Doing great work is extremely difficult when power trumps intelligence in the workplace.
The Grand Game of Software Engineering is a rare practical example of a technical meritocracy where less qualified and generally inexperienced neophytes enter and gradually work their way up the ranks from generic pawns to powerful niche fitting power pieces.
We, for the most part, look after each other and bring each other up through a blend of gentle recommendations and nuclear war style exchanges on everything from choice of operating systems and programming languages to the holy war surrounding tabs or spaces in code indentation¹.
It’s easy to recognise experts in our various fields through their choice of attire (i.e. what’s written on their t-shirts), style of hair (short, long, dyed, platted, or indeed missing), size and aspect ratio of monitor (even refresh rate too), or even the decals that may be present on their laptop (and whether it’s made of aluminium or not²).
We look to each other for both inspiration and technical detail which, at least to me, describes the utopian case of the Grand Game where we are continuously curious and continuously learning.
Hell Is Other People
However, as with most political, economic, or generally social systems that inevitably involve primarily people and not machines³ it’s the real and practical operation of such systems that is the real headache.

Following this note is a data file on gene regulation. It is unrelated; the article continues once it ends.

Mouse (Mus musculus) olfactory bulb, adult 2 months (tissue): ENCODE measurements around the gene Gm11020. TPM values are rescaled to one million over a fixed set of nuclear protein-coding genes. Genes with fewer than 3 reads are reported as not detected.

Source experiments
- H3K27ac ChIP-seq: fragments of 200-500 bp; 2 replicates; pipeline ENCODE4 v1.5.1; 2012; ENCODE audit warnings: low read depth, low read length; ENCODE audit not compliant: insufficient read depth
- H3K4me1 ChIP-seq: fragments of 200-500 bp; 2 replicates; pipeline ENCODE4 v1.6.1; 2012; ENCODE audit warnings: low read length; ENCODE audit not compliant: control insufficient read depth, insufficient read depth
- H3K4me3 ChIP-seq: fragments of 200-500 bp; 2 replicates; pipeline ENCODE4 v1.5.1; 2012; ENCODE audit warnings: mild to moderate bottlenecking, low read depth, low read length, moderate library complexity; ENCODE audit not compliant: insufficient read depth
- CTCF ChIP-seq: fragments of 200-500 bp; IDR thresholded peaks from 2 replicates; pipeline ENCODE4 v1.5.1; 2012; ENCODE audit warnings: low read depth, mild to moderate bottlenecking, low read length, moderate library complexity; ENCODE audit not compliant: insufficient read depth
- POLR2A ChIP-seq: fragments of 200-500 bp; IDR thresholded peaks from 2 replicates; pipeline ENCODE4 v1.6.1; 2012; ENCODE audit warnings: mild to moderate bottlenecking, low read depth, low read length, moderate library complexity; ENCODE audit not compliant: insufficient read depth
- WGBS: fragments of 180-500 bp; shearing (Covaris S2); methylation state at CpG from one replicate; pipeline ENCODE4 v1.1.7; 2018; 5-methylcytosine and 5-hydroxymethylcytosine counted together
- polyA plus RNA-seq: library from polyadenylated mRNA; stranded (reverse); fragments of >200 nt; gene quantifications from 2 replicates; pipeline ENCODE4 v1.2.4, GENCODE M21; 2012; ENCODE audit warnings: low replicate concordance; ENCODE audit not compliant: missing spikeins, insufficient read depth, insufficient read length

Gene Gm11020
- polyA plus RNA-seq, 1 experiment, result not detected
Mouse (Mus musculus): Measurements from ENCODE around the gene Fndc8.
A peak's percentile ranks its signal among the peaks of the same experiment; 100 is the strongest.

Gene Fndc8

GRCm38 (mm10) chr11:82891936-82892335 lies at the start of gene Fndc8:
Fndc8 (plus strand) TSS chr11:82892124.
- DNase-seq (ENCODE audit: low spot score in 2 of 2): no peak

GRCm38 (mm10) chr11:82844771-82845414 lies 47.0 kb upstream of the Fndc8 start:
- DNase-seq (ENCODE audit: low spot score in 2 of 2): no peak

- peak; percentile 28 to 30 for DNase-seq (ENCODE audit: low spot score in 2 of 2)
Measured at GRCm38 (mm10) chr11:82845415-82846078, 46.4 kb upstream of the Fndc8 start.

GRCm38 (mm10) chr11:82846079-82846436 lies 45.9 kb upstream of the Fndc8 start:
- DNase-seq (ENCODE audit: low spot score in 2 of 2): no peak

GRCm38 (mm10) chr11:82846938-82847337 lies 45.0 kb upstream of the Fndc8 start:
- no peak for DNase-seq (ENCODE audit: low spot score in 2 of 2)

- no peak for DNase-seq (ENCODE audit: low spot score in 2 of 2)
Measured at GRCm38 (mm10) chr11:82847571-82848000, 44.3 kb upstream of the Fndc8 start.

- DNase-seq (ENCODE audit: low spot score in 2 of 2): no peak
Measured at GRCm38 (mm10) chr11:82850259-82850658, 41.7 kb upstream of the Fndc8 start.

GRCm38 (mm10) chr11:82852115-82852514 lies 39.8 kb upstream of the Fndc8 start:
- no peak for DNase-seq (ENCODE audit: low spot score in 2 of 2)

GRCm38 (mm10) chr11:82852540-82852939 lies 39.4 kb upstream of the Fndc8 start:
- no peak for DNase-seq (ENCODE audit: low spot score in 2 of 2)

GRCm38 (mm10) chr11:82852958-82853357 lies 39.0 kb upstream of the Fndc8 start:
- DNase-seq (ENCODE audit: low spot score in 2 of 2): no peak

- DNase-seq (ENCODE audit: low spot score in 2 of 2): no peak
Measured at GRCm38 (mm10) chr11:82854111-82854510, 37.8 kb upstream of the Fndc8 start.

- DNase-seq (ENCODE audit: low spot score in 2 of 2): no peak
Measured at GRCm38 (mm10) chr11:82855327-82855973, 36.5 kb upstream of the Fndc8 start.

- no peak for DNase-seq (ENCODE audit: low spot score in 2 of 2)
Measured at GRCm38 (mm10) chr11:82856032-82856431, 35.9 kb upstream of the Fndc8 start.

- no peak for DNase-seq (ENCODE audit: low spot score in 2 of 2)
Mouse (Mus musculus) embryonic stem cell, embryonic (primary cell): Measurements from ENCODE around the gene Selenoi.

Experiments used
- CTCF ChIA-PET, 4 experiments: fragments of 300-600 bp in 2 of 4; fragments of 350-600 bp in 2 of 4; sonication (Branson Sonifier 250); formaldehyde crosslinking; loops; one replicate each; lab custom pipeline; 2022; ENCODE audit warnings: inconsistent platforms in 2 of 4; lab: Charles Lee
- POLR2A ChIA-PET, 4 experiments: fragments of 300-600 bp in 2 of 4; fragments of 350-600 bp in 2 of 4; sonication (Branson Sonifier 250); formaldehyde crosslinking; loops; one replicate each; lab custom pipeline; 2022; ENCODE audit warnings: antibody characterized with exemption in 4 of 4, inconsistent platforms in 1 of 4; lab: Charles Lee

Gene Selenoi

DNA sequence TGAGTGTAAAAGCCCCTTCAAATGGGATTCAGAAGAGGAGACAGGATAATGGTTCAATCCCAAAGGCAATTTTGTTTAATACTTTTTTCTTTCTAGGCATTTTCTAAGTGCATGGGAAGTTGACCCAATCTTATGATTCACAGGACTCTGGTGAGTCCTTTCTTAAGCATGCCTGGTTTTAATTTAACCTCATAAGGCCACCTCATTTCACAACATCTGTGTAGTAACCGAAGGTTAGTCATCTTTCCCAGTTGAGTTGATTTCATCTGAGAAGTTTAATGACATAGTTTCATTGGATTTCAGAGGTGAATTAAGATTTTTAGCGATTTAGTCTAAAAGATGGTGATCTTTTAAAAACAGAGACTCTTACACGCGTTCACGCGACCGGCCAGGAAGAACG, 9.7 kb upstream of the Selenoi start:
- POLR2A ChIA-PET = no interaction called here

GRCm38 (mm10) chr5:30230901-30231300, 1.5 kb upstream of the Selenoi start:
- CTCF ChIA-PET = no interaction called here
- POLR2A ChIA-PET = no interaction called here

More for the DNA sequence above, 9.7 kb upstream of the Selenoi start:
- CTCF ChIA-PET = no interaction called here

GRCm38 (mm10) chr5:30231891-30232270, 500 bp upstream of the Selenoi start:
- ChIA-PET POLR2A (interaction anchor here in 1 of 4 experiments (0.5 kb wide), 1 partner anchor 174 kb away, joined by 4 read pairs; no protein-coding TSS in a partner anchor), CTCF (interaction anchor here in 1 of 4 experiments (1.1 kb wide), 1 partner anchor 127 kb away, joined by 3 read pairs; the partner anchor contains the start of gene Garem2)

A salient political example would be communism which sounds interesting in theory but has never actually worked when put into practice, quickly coalescing power into a small group or single individual, and descending inevitably into dictatorship.
Similarly, it’s often extremely enlightening to extend social, political, and (my favourite) philosophical constructs and ideas into the Grand Game of Software Engineering — and, commonly, it’s the people therein that are also the major problem.
By people I’m painting with a broad brush of course, as I’m referring to those who have either infiltrated or migrated through the Grand Game as notional managers, leaders, or evangelists of various kinds.
Where we, the engineers who do the actual work, toil away at the coal face…